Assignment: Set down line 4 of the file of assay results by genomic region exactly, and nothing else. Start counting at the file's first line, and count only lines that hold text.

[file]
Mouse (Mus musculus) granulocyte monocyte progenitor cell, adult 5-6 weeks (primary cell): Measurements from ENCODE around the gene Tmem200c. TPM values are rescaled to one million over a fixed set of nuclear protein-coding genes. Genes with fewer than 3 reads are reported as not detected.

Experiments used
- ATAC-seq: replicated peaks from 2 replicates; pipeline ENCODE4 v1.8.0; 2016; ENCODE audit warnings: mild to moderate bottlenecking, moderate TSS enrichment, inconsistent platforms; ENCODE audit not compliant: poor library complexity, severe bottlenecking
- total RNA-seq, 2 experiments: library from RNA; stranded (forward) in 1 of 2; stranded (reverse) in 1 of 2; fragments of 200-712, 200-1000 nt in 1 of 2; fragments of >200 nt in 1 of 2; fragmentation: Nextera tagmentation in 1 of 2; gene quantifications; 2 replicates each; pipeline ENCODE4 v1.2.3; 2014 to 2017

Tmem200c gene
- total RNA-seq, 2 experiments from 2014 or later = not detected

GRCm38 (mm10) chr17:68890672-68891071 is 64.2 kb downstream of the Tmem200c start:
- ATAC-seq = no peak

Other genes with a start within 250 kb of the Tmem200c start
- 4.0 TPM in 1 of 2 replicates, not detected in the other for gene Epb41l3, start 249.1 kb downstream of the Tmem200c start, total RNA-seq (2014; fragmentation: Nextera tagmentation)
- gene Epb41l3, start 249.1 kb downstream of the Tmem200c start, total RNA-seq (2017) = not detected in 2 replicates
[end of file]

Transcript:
- total RNA-seq, 2 experiments: library from RNA; stranded (forward) in 1 of 2; stranded (reverse) in 1 of 2; fragments of 200-712, 200-1000 nt in 1 of 2; fragments of >200 nt in 1 of 2; fragmentation: Nextera tagmentation in 1 of 2; gene quantifications; 2 replicates each; pipeline ENCODE4 v1.2.3; 2014 to 2017